Saturday, July 24, 2010

Like the parting of the Red Sea: Madison lakes miraculously break up storm front


The myth works! The myth, that is, which says that Madison's lakes protect us from tornadoes. I know it's a myth. Just like any other place in the Midwest, we get hit by tornadoes every once in a while -- one of which T and I watched skipping across Lake Wingra before it went on to take out a wall at the Madison recycling plant several years ago. But still, like a lucky rabbit's foot, it's something to hold on to when bad weather approaches. Sometimes it doesn't matter that it's a myth. It's still better than nothing.

Then there's the occasional moment when myth and reality appear to coincide. I caught one of those moments on Channel 3's Doppler radar loop tonight. Watch the bright red storm front roll up the screen from the southwest. It's amazing -- just as it gets to Madison, the line of severe weather breaks apart, spares the city the heavy duty stuff, and circles around the city to the northwest and southeast. Like the parting of the Red Sea.

It was pretty cool. You could see the lightning off to both sides, but none directly over the city.

Friday, July 23, 2010

The metaphors of everyday life: The many lives of the picnic table

The Many Lives of the Picnic Table
Sure, it's getting on in years now. Life sometimes seems drab and brown. The word "senior" is heard now and then -- but scratch the surface and you'll find the remnants of an exciting, colorful past. The first attempt at settling down ran toward the more somber dark greens, but before that there was a scintillating lime green period. Earlier, there were the short-lived maroon years. A youthful fling with vibrant turquoise, perhaps with sterling silver accessories, long since lost. And years before, there was the youthful natural period. It may just be a picnic table, but it's been around, and it contains multitudes.

Wednesday, July 21, 2010

Trending in Madison: Be your own gondolier on the city's lovely lakes

Trending in Madison: Be Your Own Gondolier on the City's Lakes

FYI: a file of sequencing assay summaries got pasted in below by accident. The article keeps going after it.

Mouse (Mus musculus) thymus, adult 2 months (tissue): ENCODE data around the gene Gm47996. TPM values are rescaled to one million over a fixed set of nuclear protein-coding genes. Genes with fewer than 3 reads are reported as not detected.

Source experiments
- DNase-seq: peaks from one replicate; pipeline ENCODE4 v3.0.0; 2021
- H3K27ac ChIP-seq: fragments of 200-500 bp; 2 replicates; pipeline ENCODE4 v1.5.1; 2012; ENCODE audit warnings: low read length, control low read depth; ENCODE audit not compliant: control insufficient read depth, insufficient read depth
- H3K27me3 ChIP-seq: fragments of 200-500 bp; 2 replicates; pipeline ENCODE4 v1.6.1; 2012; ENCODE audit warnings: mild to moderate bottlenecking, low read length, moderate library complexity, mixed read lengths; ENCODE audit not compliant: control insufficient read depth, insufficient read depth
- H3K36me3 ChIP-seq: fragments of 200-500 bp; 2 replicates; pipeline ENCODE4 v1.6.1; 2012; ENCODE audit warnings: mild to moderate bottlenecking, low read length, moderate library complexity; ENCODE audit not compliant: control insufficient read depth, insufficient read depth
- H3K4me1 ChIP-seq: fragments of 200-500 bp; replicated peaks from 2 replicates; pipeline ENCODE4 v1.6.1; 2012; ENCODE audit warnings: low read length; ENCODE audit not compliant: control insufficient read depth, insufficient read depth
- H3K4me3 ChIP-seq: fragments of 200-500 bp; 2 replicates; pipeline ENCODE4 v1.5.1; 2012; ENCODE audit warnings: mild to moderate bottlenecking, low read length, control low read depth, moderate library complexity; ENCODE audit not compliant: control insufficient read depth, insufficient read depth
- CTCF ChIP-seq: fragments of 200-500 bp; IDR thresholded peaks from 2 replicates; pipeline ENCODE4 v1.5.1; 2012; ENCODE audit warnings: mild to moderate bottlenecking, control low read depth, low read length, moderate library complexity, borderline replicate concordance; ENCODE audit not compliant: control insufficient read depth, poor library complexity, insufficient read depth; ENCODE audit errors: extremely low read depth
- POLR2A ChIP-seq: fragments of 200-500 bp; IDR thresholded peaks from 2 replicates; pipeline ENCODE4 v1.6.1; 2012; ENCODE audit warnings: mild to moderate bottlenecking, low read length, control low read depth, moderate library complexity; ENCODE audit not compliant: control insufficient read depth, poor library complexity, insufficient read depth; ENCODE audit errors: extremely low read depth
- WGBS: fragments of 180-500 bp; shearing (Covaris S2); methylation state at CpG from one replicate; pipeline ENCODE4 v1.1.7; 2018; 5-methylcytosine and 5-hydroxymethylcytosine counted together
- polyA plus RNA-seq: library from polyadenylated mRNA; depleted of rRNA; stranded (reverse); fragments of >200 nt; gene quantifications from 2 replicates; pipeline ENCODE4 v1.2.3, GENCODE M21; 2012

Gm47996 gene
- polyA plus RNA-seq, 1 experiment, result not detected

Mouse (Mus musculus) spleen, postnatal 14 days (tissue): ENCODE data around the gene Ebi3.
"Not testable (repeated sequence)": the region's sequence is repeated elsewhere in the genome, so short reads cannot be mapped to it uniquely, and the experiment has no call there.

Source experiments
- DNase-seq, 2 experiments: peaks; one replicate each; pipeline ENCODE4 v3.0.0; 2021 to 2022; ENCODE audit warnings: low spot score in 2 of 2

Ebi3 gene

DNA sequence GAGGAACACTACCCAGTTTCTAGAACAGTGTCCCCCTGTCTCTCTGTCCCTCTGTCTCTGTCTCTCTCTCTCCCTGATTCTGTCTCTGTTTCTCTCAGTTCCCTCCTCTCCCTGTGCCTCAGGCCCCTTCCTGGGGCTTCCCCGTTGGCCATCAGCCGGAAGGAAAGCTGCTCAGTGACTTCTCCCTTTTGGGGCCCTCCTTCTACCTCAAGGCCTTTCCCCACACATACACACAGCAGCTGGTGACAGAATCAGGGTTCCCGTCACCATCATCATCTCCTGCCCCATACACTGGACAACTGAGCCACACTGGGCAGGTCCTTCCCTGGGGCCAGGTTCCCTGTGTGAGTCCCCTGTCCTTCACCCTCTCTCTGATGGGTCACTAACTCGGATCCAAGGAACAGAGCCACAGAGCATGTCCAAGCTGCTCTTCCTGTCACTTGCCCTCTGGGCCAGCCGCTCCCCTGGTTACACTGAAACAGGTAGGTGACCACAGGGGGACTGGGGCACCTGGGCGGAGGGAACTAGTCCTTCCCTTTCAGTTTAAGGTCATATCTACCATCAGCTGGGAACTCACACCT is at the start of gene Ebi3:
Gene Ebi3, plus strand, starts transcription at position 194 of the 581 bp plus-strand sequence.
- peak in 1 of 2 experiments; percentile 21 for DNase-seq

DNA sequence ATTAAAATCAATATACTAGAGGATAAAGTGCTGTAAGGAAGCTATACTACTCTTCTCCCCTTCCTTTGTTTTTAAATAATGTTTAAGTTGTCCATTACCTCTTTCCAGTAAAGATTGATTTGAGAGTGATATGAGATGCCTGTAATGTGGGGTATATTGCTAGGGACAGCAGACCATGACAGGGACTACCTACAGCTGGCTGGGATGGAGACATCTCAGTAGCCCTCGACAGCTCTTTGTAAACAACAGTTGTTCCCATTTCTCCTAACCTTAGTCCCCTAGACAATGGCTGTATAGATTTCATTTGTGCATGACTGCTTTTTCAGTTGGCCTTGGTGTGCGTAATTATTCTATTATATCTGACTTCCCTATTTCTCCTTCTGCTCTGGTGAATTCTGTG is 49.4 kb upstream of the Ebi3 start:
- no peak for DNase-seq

Suddenly you see it all over town. It's called stand-up paddleboarding (SUP for short). This was on Lake Wingra recently, but this summer the boards have rapidly multiplied on all the Madison lakes. Isthmus notes the sport originated in Hawaii, spread to coastlines everywhere, and now is being reborn on inland waters.
Resistance is futile. Often referred to by its acronym, SUP is shaping up as recreation's next Big Thing. Spreading from Hawaii to coastlines around the world, it's now dispersing to inland waters. A growing number of surfboard manufacturers are producing oversized paddling-specific boards, with a comparable proliferation of long-handled paddles. The sport has spawned races, blogs, websites and online videos galore, and was the hit of last summer's annual Outdoor Retailer convention in Utah.
And it's not just Madison. The New York Times took notice the other day.

Monday, July 19, 2010

On the eve of British PM Cameron's visit with President Obama, BP has a plan. Again.

It's deja vu all over again. On the eve of the David Cameron's state visit and meeting with President Obama, BP has good news, same as it did the last time they met a few weeks ago at the G20 meeting in Canada.

This time, it's that the "seepage" found recently (sounds so much nicer than "leak" or "spill") is unrelated to their well. And that BP is considering permanently sealing the well they just capped with a so-called "static kill." The New York Times only had to use three qualifiers to describe the latest BP plan as their spokesman described it -- "could," "could" and "might." By BP standards, that's almost a sure thing.
He said that the procedure could speed the process of sealing the well and that the digging of a relief well, which has been seen as the ultimate solution and could be completed by August, might be needed only to confirm that the technique had worked.
Others are not so sure and worry that with their capping "experiment," BP is once again flirting with disaster for short term gain. Dimitry at The Oil Drum calls BP's constant resetting of the goalposts the "normalization of error."
But hey, if you really, really want the results to be good, you will just have to assume that these things are really responsible for the low pressure and not some prosaic, unpleasant leak.

So, to sum up, we get a bad result, rewrite the agreed upon rules, come out with a number of unverifiable assumptions backed up by uncheckable analysis and declare the actual bad results to be "almost certainly good". We then proceed AS IF we got an actual GOOD result in the 8+ ksi range. We proceed as if we actually established well integrity - this is normalization of error. It is the most often responsible for really bad errors that result in disasters - the two space shuttle disasters come to mind, underscoring the possibility that organizations can repeat the same methodological mistake twice.

The really weird thing to me, is that there is a spectacular lack of realization that an analogous process led to BP's original blow out.
Why do I get the feeling that Obama and Cameron will not be talking about "normalization of error"?